Posted by: stpowen | June 6, 2014

The Delicious Irony of Richard Dawkins

Psalm 14:1. ‘The fool has said in his heart, “There is no God.”‘

Romans 1:20. ‘For since the creation of the world [God’s] invisible attributes are clearly seen, being understood by the things that are made, even His eternal power and Godhead, so that they are without excuse.’

‘NOW, what I want is, Facts. Teach these boys and girls nothing but Facts. Facts alone are wanted in life. Plant nothing else, and root out everything else. You can only form the minds of reasoning animals upon Facts: nothing else will ever be of any service to them. This is the principle on which I bring up my own children, and this is the principle on which I bring up these children. Stick to Facts, sir!’ (Mr. Gradgrind in Charles Dickens’ Hard Times).

Sometimes I think Richard Dawkins is actually a gift of God to the churches. His recent pronouncement at the Cheltenham Science Festival is so deliciously droll, that I can’t resist sharing it. He declared, “I think it’s rather pernicious to inculcate into a child a view of the world which includes supernaturalism…….Even fairytales, the ones we all love, about witches and wizards or princes turning into frogs. There’s a very interesting reason why a prince could not turn into a frog. It’s statistically too improbable.”

I leave aside Prof. Dawkins’ atrociously gradgrindian view of children’s education (perhaps he should have a word with Philip Pullman). However, when I was growing up, my mother read to me various stories about princesses kissing frogs who promptly turned into handsome princes. Young as I was, I never really believed that such things happened in real life. I delighted in the story without supposing for a moment that it was true.

So who is it who supposes that frogs can turn into princes (handsome or otherwise), and believes indeed that such a thing has happened without the intervention of a wicked witch, fairy godmother or anyone else? Why who else but Richard Dawkins, who believes that such things can happen all by themselves, substituting for wizards and witches the odd hundred million years? Sorry, Richard. It’s statistically too improbable. It’s a fairy tale.

‘And they will turn their ears away from the truth and be turned aside to fables’ (2 Tim. 4:4).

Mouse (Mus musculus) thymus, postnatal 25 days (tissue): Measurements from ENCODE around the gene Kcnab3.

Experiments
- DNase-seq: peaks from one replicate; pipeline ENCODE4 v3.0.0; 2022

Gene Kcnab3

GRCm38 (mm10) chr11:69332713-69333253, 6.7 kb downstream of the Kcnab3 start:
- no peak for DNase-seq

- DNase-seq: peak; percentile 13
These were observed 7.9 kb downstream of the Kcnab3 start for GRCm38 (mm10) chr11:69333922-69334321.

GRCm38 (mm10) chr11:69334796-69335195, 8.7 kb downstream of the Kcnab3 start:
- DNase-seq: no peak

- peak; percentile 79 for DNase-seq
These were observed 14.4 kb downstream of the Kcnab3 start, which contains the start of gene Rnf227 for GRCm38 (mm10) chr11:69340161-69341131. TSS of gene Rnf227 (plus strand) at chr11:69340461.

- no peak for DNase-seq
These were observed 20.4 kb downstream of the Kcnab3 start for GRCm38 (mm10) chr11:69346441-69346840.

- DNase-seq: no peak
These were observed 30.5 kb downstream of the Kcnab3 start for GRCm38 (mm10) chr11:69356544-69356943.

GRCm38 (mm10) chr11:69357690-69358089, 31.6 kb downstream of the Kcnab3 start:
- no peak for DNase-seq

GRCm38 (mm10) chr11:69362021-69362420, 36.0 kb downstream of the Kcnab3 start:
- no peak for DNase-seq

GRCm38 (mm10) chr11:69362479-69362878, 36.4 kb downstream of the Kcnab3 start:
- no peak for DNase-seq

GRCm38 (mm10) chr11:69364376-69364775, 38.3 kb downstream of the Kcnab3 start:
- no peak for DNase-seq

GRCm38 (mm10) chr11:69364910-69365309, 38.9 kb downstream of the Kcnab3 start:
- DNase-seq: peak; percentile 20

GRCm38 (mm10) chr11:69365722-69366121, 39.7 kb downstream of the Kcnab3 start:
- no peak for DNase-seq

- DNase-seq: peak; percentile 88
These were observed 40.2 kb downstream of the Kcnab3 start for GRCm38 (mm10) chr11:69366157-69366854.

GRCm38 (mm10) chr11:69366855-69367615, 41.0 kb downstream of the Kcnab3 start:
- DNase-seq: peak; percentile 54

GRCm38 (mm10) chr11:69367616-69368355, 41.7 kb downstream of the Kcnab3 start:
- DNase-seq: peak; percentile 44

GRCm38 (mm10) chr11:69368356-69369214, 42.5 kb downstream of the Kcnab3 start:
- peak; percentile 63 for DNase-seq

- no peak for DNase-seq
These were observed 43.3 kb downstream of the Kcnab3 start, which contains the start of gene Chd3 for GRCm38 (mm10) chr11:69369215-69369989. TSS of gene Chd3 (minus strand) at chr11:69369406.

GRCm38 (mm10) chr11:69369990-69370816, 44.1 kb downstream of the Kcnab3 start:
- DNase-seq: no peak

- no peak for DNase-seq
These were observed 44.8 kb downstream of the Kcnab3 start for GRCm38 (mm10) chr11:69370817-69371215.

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Responses

  1. Dear Martin,

    How boring is Dawkin’s view of knowledge which entails only misinterpreting the ‘facts’ placed at the end of one’s nose, which we can only understand rightly and savingly through the eyes of our God-Only-Wise. Of course, Dawkins will sneer at my referring to God in human tones but Christ became a Human Being in order to save us, another thing beyond Dawkins hole-in-the-corner imagination. How much more profitable than Dawkin’s restricted guesswork are the writings of John Bunyan of whom Cowper said:

    “Ingenious dreamer, in whose well-told tale
    Sweet fiction and sweet truth alike prevail;
    Whose hum’rous vein, strong sense and simple style,
    May teach the gayest, make the gravest smile;
    Witty and well-employ’d, and, like thy Lord,
    Speaking in parables his slighted word;”

    Dawkin must learn that Bunyan’s stories are pointers to Heaven and thus Cowper concludes:

    “Revere the man, whose PILGRIM marks the road,
    And guides the PROGRESS of the soul to God.”

    Rousseau was the Dawkins of the time who could only believe what was in the shadow of his own head of ‘facts’ as he sought to create an ‘ideal’ pupil, Emil, who had no knowledge of life but was made worldly wise. Cowper called him a stuck up prig and concerning Rousseau’s intellectual blindness in robbing children of their creative imagination by banning super-sensory thoughts, wrote:

    “I shall not ask Jean Jaques Rousseau,
    If birds confabulate or no;
    ‘Tis clear that they were always able
    To hold discourse, at least in fable;
    And ev’n the child who knows no better,
    Than to interpret by the letter,
    A story of a cock and bull,
    Must have a most uncommon skull.”

    May we take our cue from such as Bunyan and Cowper who directs us to divine revelation rather than a caput mortuum who wishes to rob all the world of their souls so they may be as lost, lonely and loathsome as himself. However, when men appear terribly lost, it is then that they are often found by God in his own supra scientific way!

    Greetings from stormy Germany,

    George


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